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LGBT activist Candace Gingrich speaks at UCSB on the importance of fighting Proposition 8.

Shannon Switzer

LGBT activist Candace Gingrich speaks at UCSB on the importance of fighting Proposition 8.


UCSB Students Rally Against Proposition 4 and 8

Candace Gingrich Speaks at Campus Event Encouraging Gay, Women’s Rights


Flashes of red and white filled Storke Plaza today on UCSB’s campus as a flurry of posters reading ‘Vote No on 4 & 8’ were waved at the rally against what are perhaps California’s most controversial propositions in the November 4 election.

The rally was sponsored by the Get Up Vote Down campaign, an active political organization on college campuses statewide. Its goal is to convince students to vote against Proposition 4 - which would require doctors to inform a guardian and wait 48 hours before performing abortions on girls under 18 - and Proposition 8 - which would amend the State Constitution to prohibit marriages between same-sex couples.

Shannon Switzer

COngresswoman Lois Capps argues in against propositions 4 and 8.

A star-studded lineup spoke at the event, including keynote speaker Candace Gingrich - the famous spokesperson for the gay, lesbian, bisexual, and transgender community and sister of former speaker of the house Newt Gingrich - who flew in from Washington, D.C., to express her support. Candace Gingrich energized the crowd with calls to help fight Props. 4 and 8. “We need people to base their decision on the truth, and the only way they’ll know the truth is if you tell them,” she urged.

When asked later if she thinks these rallies are effective in convincing people to vote no when they might be on the fence on the matter or even in support of such measures, Gingrich again emphasized the importance of spreading a message. “While most of the events I attend are like preaching to the choir, the important part is getting the choir to sing,” she said.

Hannah-Beth Jackson, the Democratic candidate for California’s 19th State Senate seat, also stirred the crowd with her words. When she encouraged everyone to “look forward to your future,” a lone protestor, who identified himself as Paul and had been periodically yelling over the speakers, screamed, “That’ll be hell!” Jackson responded quickly: “We want a world where we love each other. We want a nation whose government reflects our equality in God’s eyes,” she said, eliciting cheers from the crowd.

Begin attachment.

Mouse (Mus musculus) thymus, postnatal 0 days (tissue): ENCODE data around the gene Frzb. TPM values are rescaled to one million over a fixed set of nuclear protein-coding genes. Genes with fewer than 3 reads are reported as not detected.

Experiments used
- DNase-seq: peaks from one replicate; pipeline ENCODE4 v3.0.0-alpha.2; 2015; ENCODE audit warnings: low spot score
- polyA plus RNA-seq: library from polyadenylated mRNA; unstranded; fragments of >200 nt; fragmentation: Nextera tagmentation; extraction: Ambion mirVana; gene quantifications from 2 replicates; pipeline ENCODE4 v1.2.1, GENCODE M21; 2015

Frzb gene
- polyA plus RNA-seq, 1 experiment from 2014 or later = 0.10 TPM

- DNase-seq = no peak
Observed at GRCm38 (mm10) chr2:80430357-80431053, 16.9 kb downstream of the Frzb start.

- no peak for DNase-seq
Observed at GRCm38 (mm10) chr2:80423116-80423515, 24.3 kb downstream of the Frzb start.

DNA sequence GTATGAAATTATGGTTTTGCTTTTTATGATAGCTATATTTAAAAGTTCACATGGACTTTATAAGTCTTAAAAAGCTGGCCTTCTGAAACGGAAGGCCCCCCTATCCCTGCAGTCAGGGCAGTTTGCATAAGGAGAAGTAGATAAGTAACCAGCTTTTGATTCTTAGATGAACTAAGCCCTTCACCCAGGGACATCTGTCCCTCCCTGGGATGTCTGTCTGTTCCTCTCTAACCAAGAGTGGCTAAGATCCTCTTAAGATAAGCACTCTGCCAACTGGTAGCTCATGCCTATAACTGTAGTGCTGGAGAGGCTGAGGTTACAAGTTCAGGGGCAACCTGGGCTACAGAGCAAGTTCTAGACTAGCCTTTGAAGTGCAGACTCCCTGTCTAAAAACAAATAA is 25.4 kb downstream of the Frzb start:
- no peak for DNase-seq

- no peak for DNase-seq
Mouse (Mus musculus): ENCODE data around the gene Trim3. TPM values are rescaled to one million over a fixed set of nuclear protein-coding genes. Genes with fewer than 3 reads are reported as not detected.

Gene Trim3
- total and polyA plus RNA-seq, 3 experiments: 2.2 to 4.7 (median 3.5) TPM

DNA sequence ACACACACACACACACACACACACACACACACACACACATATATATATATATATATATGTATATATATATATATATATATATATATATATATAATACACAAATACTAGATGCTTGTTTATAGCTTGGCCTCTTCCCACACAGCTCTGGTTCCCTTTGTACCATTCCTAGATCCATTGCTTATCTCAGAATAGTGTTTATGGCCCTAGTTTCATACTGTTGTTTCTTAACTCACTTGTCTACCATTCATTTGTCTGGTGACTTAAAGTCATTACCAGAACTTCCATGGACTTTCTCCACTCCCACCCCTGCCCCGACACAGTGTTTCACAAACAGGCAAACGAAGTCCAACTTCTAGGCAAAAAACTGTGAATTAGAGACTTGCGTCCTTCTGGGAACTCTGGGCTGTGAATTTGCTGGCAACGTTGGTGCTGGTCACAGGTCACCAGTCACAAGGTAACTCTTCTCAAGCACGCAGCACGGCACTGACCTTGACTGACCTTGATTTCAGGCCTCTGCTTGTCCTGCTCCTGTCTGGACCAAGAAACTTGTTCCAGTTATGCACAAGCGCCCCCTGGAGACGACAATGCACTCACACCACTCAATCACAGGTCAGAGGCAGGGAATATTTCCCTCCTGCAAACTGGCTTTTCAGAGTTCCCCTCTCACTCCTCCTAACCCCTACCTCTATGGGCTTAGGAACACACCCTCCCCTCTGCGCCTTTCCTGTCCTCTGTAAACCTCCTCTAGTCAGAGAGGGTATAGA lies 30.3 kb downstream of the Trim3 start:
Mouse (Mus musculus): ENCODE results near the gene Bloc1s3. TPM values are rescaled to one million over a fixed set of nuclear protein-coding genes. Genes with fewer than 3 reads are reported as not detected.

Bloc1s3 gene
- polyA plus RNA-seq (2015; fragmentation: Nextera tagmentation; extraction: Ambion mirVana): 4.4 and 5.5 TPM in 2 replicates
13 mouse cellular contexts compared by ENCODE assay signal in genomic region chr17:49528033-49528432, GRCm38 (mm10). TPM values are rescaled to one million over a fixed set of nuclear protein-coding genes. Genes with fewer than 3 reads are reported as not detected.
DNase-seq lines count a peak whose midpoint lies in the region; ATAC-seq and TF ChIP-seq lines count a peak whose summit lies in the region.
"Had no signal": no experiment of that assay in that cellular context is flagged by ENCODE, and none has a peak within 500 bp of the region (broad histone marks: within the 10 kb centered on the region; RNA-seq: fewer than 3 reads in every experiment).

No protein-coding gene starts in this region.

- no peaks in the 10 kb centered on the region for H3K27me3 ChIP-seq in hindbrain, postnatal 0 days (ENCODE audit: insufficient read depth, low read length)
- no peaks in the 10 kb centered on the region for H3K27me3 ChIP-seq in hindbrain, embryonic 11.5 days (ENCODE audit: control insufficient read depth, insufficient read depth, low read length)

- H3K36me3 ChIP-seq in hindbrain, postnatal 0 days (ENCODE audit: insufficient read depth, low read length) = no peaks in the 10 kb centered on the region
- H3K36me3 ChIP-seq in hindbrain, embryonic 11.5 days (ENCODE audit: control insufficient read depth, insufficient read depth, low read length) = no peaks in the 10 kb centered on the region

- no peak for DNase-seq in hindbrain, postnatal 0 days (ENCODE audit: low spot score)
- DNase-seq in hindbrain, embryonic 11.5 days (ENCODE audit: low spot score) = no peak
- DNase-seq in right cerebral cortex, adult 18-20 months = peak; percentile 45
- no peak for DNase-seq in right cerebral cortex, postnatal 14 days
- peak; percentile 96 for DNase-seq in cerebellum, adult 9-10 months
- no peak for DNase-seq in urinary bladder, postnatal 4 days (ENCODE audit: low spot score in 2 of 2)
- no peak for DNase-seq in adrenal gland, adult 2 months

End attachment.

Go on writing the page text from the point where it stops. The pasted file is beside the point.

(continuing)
Shannon Switzer

A lone protestor, “Paul,” protests gays, as well as boozers, dopers, revelers, and so-called “mouthy women” and “girlie men” [sic].

Congressmember Lois Capps, running for re-election as representative of the 23rd U.S. Congressional District and Doreen Farr, running for 3rd District county supervisor, also gave well-received speeches at the rally. Capps, similarly interrupted by Paul the protestor, responded, “This country and God are watching what we are going to do on Prop. 8.”

Reverend Nicole Jeanelle of Isla Vista’s St. Michael’s Episcopal Church also shared her support for voting no. “Gay and lesbian couples are valuable members of our community of faith,” she explained.

Aside from Paul the protestor, no other opposition appeared at the rally. Everyone interviewed had already decided to vote no on Prop. 8. Annie Young, an 18-year-old biology major, said, “While the presidential election is important, I registered on the last possible day mainly to vote no on [Proposition] 8.”

However, Keily Campagna, a freshman majoring in English, while certain to vote no on Proposition 8, shared her indecision about how to vote on Prop. 4. “On the whole abortion thing, I have views on both sides. It’s not black and white to me at all,” she explained after the rally was over. Her uncertainty also reflects statewide polls recently conducted by The Public Policy Institute of California and the Knights of Columbus by the Marist College Institute for Public Opinion, which have independently released conflicting results on the fate of Prop. 4.

One of the key organizers of the event and emcee at the rally, Amanda Wallner emphasized that her main goal of participating is to equip voters with information so they can make it through the numerous propositions and measures on voting day. She and the Get Up Vote Down campaign know there’s a long ballot of potentially confusing issues to decide on and want to ensure people don’t get overwhelmed. “We want people to feel confident in where they stand so they will vote all the way down the ballot next Tuesday,” she explained.

Shannon Switzer is an Independent intern.

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